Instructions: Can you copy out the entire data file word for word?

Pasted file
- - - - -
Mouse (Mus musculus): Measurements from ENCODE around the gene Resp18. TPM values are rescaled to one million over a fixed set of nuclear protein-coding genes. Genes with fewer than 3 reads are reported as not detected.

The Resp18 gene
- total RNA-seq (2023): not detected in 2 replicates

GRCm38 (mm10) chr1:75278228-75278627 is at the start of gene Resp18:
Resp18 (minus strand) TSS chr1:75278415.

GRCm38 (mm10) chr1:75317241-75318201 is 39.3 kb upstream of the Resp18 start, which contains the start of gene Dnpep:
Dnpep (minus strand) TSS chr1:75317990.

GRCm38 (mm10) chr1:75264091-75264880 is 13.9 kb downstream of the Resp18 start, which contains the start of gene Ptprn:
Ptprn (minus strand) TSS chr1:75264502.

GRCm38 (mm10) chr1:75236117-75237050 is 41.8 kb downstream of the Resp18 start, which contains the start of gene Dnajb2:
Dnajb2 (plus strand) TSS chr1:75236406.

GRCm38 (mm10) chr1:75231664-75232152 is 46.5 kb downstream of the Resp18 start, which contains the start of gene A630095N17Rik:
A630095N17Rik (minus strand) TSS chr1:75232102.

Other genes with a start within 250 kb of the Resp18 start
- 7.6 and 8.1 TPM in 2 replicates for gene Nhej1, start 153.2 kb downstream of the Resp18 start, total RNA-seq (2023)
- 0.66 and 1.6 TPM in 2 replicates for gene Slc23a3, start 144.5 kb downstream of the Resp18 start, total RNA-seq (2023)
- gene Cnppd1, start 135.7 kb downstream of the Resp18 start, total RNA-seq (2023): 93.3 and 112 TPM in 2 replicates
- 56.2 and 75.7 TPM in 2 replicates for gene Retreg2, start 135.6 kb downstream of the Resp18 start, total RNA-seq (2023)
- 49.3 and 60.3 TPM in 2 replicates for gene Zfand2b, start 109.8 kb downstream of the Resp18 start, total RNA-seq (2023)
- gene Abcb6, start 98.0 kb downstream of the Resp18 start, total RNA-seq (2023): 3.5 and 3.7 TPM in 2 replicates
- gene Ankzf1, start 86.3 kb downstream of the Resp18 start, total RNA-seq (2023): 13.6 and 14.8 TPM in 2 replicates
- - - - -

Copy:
Mouse (Mus musculus): Measurements from ENCODE around the gene Resp18. TPM values are rescaled to one million over a fixed set of nuclear protein-coding genes. Genes with fewer than 3 reads are reported as not detected.

The Resp18 gene
- total RNA-seq (2023): not detected in 2 replicates

GRCm38 (mm10) chr1:75278228-75278627 is at the start of gene Resp18:
Resp18 (minus strand) TSS chr1:75278415.

GRCm38 (mm10) chr1:75317241-75318201 is 39.3 kb upstream of the Resp18 start, which contains the start of gene Dnpep:
Dnpep (minus strand) TSS chr1:75317990.

GRCm38 (mm10) chr1:75264091-75264880 is 13.9 kb downstream of the Resp18 start, which contains the start of gene Ptprn:
Ptprn (minus strand) TSS chr1:75264502.

GRCm38 (mm10) chr1:75236117-75237050 is 41.8 kb downstream of the Resp18 start, which contains the start of gene Dnajb2:
Dnajb2 (plus strand) TSS chr1:75236406.

GRCm38 (mm10) chr1:75231664-75232152 is 46.5 kb downstream of the Resp18 start, which contains the start of gene A630095N17Rik:
A630095N17Rik (minus strand) TSS chr1:75232102.

Other genes with a start within 250 kb of the Resp18 start
- 7.6 and 8.1 TPM in 2 replicates for gene Nhej1, start 153.2 kb downstream of the Resp18 start, total RNA-seq (2023)
- 0.66 and 1.6 TPM in 2 replicates for gene Slc23a3, start 144.5 kb downstream of the Resp18 start, total RNA-seq (2023)
- gene Cnppd1, start 135.7 kb downstream of the Resp18 start, total RNA-seq (2023): 93.3 and 112 TPM in 2 replicates
- 56.2 and 75.7 TPM in 2 replicates for gene Retreg2, start 135.6 kb downstream of the Resp18 start, total RNA-seq (2023)
- 49.3 and 60.3 TPM in 2 replicates for gene Zfand2b, start 109.8 kb downstream of the Resp18 start, total RNA-seq (2023)
- gene Abcb6, start 98.0 kb downstream of the Resp18 start, total RNA-seq (2023): 3.5 and 3.7 TPM in 2 replicates
- gene Ankzf1, start 86.3 kb downstream of the Resp18 start, total RNA-seq (2023): 13.6 and 14.8 TPM in 2 replicates